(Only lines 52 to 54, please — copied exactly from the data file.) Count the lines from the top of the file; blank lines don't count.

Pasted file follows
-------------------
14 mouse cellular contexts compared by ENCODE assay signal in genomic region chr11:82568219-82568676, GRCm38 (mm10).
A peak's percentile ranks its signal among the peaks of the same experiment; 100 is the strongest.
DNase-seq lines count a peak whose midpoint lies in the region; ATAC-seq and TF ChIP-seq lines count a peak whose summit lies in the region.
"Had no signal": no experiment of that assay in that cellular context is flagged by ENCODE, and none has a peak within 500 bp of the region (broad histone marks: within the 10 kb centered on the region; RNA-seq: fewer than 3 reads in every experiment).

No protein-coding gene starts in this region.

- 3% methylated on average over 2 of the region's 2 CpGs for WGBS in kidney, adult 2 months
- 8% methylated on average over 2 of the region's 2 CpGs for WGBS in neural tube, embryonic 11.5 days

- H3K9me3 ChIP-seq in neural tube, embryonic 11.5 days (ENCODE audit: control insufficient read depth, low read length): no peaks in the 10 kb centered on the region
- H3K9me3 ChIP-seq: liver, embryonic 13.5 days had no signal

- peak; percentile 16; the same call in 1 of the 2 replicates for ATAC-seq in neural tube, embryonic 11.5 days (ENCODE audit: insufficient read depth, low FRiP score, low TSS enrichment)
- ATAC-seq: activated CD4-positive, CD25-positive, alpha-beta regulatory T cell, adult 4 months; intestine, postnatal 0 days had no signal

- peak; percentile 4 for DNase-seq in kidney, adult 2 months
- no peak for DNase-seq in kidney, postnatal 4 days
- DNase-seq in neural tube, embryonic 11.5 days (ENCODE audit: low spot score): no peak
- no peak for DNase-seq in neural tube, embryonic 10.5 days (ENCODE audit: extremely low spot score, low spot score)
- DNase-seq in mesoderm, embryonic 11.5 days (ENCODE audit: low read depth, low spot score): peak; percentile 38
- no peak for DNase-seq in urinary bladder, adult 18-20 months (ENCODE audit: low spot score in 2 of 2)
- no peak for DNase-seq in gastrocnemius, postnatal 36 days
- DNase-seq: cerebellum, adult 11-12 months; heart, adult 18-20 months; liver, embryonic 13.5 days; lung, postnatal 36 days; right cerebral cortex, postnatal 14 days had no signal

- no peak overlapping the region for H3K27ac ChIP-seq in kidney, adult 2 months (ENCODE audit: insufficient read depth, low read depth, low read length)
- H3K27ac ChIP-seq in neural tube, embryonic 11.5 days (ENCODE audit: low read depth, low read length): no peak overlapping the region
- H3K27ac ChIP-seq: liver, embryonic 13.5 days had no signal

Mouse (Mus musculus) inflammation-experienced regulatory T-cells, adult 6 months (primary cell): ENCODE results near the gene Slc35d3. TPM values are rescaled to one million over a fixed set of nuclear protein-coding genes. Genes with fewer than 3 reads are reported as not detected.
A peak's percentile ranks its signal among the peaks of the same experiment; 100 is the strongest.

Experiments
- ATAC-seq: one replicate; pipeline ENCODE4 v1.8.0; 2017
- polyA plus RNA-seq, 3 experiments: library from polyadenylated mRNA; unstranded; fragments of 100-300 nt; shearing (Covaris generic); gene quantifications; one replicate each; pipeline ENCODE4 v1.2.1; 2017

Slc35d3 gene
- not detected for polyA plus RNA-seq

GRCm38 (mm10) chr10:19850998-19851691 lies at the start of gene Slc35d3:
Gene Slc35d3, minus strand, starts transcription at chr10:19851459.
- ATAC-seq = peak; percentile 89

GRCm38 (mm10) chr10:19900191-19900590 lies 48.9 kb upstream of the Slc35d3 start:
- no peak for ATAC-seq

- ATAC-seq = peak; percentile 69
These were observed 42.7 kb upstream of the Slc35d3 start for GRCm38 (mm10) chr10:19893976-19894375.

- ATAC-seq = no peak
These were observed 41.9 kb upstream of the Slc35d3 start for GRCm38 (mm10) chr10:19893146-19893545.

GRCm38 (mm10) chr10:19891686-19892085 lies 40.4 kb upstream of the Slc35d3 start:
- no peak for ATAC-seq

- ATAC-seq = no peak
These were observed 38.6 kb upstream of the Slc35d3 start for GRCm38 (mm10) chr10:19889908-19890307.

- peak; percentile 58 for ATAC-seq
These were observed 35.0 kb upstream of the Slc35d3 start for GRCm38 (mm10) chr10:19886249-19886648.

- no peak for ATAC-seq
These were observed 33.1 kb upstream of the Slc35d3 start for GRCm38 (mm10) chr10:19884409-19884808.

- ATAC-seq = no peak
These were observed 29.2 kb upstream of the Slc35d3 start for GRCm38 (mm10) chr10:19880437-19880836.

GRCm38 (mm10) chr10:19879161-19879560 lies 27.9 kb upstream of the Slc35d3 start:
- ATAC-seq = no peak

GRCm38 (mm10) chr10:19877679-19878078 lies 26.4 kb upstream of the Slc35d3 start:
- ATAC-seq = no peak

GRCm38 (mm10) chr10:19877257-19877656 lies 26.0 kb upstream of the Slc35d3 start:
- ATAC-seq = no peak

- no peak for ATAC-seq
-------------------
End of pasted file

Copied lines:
- ATAC-seq = no peak

GRCm38 (mm10) chr10:19877257-19877656 lies 26.0 kb upstream of the Slc35d3 start:
- ATAC-seq = no peak